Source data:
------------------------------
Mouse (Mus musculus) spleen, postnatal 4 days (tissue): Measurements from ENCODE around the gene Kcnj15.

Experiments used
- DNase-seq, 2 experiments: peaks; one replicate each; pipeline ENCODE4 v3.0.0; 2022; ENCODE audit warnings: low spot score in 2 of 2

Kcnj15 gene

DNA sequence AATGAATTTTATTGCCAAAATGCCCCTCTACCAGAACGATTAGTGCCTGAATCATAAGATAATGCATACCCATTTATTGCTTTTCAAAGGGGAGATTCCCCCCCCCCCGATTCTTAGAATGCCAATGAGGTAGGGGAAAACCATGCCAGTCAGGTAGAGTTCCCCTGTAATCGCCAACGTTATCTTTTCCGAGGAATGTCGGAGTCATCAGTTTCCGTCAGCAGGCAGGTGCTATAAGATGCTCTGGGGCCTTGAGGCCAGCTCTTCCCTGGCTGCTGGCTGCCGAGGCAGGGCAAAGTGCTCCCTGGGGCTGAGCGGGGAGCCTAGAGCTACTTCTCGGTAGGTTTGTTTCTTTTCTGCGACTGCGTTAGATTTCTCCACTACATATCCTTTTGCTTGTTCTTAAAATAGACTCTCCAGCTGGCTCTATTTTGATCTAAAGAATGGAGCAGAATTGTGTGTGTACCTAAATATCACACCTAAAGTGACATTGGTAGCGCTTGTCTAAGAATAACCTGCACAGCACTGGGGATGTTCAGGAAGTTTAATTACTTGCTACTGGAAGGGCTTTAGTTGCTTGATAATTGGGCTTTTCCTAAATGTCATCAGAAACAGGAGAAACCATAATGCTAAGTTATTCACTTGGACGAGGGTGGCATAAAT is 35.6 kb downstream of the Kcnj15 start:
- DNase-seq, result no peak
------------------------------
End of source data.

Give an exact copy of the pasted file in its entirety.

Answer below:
Mouse (Mus musculus) spleen, postnatal 4 days (tissue): Measurements from ENCODE around the gene Kcnj15.

Experiments used
- DNase-seq, 2 experiments: peaks; one replicate each; pipeline ENCODE4 v3.0.0; 2022; ENCODE audit warnings: low spot score in 2 of 2

Kcnj15 gene

DNA sequence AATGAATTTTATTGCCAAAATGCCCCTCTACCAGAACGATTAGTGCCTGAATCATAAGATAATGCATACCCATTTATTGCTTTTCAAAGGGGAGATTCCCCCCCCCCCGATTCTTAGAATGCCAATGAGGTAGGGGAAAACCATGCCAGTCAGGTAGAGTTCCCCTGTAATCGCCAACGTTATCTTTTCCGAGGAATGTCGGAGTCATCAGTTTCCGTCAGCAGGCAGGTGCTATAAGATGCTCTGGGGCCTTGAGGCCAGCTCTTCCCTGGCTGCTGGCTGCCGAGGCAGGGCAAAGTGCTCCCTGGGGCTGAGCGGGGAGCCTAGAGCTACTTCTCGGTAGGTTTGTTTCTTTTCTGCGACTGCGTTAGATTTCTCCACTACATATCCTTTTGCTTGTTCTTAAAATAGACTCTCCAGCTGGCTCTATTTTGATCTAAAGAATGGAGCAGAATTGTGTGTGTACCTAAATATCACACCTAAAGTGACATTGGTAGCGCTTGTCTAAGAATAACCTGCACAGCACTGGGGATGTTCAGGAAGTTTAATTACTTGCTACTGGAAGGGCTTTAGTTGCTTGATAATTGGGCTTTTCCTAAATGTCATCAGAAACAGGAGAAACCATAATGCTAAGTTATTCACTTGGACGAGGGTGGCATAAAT is 35.6 kb downstream of the Kcnj15 start:
- DNase-seq, result no peak